Should Miscarriage Be Included In Sex Education?

The debate comes after Fleabag, a comedy-drama, showed a woman having a miscarriage in a restaurant bathroom only for her to go back to the table as if nothing happened.

Sex education has come a long way from when we were in school but has it come far enough?
Scotland certainly doesn’t think it has and a number of women are now calling for miscarriage to be included in sex ed classes.
The debate comes after Fleabag, a comedy-drama, showed a woman having a miscarriage in a restaurant bathroom only for her to go back to the table as if nothing happened.
Many said the scene was not realistic, mainly due to how the character Claire reacted so pragmatically, returning to the table and drinking a glass of wine.  
And this is why women and charities in Scotland are calling for it to be included in sex education classes, in order to remove the stigma which surrounds it.
In conversation with The Hearld’s Hannah Rodger, Ruth Bender-Atik, national director at Miscarriage Association, said that miscarriage is a way of life and that we need to talk about what happens “when pregnancies go wrong”.
And she is absolutely right. 
In Ireland, around 14,000 women experience a miscarriage every year - that's around 15 percent of pregnancies.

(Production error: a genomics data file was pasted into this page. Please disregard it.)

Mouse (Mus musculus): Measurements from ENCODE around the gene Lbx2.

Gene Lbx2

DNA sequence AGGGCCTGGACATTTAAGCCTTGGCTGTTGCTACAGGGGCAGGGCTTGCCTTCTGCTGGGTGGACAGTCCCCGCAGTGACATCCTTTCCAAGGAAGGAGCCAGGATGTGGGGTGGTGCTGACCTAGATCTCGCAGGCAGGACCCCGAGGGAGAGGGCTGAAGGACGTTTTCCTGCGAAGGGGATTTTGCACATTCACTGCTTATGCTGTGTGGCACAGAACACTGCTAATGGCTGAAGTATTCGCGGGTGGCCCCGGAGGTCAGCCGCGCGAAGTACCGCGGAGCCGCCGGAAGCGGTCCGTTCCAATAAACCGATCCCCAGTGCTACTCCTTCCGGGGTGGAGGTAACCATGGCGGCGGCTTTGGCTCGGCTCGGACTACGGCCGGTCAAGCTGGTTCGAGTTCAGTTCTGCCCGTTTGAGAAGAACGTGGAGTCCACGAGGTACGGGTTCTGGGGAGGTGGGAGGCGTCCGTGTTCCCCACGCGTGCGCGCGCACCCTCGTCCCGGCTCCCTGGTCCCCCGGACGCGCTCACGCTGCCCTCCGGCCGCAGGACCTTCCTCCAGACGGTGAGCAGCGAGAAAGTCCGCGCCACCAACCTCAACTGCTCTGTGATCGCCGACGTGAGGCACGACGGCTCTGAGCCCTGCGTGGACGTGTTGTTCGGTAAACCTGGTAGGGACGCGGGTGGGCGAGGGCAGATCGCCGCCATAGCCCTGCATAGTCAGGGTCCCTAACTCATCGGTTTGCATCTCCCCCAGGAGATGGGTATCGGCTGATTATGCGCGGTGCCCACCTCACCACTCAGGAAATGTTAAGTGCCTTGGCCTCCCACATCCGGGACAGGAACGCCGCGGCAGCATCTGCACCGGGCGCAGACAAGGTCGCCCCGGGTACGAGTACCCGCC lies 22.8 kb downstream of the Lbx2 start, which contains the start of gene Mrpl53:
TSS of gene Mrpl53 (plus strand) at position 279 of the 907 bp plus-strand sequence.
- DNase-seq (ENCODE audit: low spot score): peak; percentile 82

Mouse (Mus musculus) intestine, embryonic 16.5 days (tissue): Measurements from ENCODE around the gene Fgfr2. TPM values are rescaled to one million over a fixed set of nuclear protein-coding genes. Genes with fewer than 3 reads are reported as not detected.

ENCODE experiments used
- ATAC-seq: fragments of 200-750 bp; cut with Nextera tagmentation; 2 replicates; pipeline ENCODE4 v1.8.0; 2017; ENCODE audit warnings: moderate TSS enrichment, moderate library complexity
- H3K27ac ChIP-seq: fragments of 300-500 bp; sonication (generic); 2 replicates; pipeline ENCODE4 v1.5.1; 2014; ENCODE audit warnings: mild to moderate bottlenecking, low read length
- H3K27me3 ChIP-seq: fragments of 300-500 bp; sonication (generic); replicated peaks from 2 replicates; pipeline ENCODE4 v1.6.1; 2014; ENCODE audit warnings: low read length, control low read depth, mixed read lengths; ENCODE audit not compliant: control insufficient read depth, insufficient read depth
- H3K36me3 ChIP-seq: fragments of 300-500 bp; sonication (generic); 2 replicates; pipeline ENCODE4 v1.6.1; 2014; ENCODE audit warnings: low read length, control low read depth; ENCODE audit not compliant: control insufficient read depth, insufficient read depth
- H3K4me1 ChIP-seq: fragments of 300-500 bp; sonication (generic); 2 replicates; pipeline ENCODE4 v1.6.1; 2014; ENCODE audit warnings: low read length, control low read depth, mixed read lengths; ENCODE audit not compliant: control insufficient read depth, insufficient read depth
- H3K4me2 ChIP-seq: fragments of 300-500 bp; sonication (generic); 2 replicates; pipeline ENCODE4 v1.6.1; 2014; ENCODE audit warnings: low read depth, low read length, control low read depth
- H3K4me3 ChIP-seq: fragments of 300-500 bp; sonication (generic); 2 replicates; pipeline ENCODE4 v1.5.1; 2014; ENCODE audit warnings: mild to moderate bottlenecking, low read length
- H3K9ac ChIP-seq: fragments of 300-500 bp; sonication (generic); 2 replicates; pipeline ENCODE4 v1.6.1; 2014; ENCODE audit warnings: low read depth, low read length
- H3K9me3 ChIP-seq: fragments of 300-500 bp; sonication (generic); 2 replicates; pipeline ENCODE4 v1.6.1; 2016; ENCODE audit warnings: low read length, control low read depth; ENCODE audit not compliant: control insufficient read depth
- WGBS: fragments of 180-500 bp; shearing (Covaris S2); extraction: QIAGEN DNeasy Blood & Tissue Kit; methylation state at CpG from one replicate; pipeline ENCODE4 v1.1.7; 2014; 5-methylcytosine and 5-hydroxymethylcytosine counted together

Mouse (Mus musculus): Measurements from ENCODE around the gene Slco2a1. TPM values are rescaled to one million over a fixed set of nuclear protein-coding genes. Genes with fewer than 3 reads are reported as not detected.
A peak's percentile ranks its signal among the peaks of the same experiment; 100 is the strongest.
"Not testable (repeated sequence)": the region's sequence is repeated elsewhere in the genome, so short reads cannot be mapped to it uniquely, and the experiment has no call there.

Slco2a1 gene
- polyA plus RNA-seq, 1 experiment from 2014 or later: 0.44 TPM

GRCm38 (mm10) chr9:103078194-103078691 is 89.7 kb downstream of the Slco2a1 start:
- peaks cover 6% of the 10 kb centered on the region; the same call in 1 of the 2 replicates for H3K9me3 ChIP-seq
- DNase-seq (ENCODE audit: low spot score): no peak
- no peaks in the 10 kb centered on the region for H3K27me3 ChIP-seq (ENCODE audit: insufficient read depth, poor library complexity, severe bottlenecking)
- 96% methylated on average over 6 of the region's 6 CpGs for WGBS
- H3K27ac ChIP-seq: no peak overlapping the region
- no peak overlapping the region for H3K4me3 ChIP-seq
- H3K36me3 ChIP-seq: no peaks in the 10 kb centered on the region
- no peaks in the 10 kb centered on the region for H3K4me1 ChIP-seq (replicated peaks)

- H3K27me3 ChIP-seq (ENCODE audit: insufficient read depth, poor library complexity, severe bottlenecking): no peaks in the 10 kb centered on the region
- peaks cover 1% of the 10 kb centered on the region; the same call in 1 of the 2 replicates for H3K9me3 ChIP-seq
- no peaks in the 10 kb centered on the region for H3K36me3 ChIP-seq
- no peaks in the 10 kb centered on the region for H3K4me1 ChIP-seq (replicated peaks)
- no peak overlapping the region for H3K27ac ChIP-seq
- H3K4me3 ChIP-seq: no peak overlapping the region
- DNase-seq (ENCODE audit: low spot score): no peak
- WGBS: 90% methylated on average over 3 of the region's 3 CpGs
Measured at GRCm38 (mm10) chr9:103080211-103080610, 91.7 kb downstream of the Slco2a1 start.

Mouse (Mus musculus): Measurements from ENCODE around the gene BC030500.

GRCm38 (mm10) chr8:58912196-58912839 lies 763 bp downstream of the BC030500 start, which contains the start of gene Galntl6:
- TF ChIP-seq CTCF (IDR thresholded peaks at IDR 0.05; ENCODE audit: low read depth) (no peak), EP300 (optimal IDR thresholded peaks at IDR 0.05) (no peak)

It is an incredibly difficult time for the whole family, sometimes made worse by the fact that people don’t feel comfortable talking about it.
Many of us will remember being told not to reveal pregnancy news until after the 12-week mark in case anything happened.
But, surely, if anything were to happen, that is the time when you would need your family and friends around you the most?
Talking to kids about miscarriage – a part of life that they may have already been exposed to through family and friends – helps stop this stigma of not talking about pregnancy loss.
A stigma that forces many people to stay quiet and grieve alone. 
And, yes, in order to bring more awareness around the topic, it is important we start the conversation early - in school.
This way children not only grow up knowing that it does exist, that it is a part of life, they will also know that it is OK to talk about it. 
What are your thoughts? Would you like to see it being talked about in schools here?  
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